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  • Sarah Nguyen

An Evolution of Mental Health for Moms : Mental Health through The Stages of Parenthood

Updated: Apr 7

On World Mental Health Awareness Day in October, I took some time to reflect on what Mental health means to me as a parent, as a mom, and how its definition has evolved depending on the age and stage of my children.

As a new parent, a new mom it was simply survival mode. Especially as a mother with PPD and two boys at 14 months apart. I was thrilled to have a few hours of sleep in a row. If I could get outside for a breath of fresh air. Or a visit from a friend. Our brains are wired to forget this time in life and our culture tells us to not talk about it. Especially in today's modern world where there is no village. We are siloed and societal expectations are manufactured to show us a facade of falsified versions of reality plastered all around us.


All of us suffered. You are not alone. Yet somehow we're all here.

We are stronger than we think.

As a mom of growing boys, mental health turned into a mommy escape. For me, mental health looked like everything from happy hours to workouts. My walks created the space for me to hear my own thoughts without the sounds of baby gurgles and incomplete sentences. My happy hours gave me a superficial sense of community that left me emptier than the champagne bottles all over the floor. I would find different ways to escape from my reality, realizing the positive energy was fleeting and my agitation or discomfort would arise again in my body. And I was only present enough to make sure they didn't fall into any body of water and were somewhat aligned on their developmental trackers, painfully learning that boys take longer to reach those same milestones and there's a wide range within.

Once the kids were in elementary school, mental health started to include longer getaways with girlfriends, husband, sister and also with myself. I loved my work trips and begged for more. Having this space offered me the energy or patience to build friendships. Building friendships as a grown adult is a thing. Not only do you have to like the mom. You also want your partner to like the partner and the kids to like the kids. We also care about the family's values and want to make sure we are surrounding ourselves with people we can love and learn from.

And they have to feel the same. It took years.

As I grow older, mental health also intermingles with physical health. I have been poked and probed and contaminated with eons of radiation all over my body. I have received hundreds of medical bills totaling a nearly a hundred thousand dollars. The toll this plays on people and parents and the sandwich generation is not small. With the improvement of technology, preventative health is a real opportunity. But the system currently operates in ways that are frustrating, expensive and demanding. The time in between appointments is getting longer and the stress grows stronger. The unknown feels unbearable and the information is slim. I have no doubt, that unless this changes, this will continue to get in the way of America's growing mental health crisis.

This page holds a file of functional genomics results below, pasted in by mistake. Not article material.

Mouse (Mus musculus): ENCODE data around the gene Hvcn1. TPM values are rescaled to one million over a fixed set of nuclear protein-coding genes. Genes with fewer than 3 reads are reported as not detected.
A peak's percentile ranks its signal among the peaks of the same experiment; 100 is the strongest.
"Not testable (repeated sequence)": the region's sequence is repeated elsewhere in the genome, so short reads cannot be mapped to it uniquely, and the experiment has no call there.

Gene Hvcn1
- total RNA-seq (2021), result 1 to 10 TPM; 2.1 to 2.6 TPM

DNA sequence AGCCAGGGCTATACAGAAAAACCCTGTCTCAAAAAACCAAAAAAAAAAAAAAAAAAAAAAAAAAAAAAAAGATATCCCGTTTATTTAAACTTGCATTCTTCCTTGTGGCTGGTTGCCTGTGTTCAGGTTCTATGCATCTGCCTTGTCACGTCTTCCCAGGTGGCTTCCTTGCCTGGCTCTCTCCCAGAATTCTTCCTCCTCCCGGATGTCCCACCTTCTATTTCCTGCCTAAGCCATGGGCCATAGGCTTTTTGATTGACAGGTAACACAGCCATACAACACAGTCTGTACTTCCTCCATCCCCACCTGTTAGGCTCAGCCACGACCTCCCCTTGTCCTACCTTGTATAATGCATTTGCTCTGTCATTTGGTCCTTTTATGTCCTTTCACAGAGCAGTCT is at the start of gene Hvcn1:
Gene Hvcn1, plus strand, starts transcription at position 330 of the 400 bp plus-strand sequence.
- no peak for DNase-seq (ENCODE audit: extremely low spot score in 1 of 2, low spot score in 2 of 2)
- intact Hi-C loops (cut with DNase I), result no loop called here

We are nearly through elementary school and mental health means being present in the moment. We've finally found our stride. Mental health looks like Art at your fingertips in the boys' classrooms, combining my love of art and the school's need for volunteers. It looks like weekend escapes with my husband where we re-connect on a human level. Finding incredible food on our road trips to soccer and baseball tournaments. It looks like running and sound baths and trying new things with friends who bring day-old opened champagne over because they know none of that matters. It means connecting my values with the needs of myself, my family, community and workplace. As far as physical health, I am more attuned with my body and the voices in my head as I realize that's all I can do.

Mental health often means turning off the news and exploring my axis of influence. Creating space with my children, my colleagues, and my people to connect on world events, hoping to create connection and conversation in our siloed world. We polarized as people, each of us identifying with our belief systems so strongly that we lose curiosity towards each other. What happens when we take a step back and see each other as humans. When we look beyond the history and issues and pause to see the atrocities we are creating for ourselves in this modern world? What happens when we start to see through these things by which we label ourselves and treat each other with the same respect we would our families. It's so unbelievably complicated and it's so incredibly simple if we stay present beyond our egos.

It took time, intention, and effort to build the life we want. At each stage, we continue to dig deeper into who we are as individuals and as a family and what we want to bring into our lives. First, we had to get back to baseline to meet our basic needs as individuals and as a family. Now we are able to continue to evolve as our definition of mental health will evolve through life's ages and stages. We are in the exciting space of living beyond baseline.

My name is Sarah, and, as an empathetic mother who suffered, I find the greatest joy in helping others re-discover their purpose and meaning. To re-align with who they are despite their conditioning, despite their current situation. I have found success working with parents and leaders at all levels and building teams,with the goal of improving the well-being of people, one human at a time.












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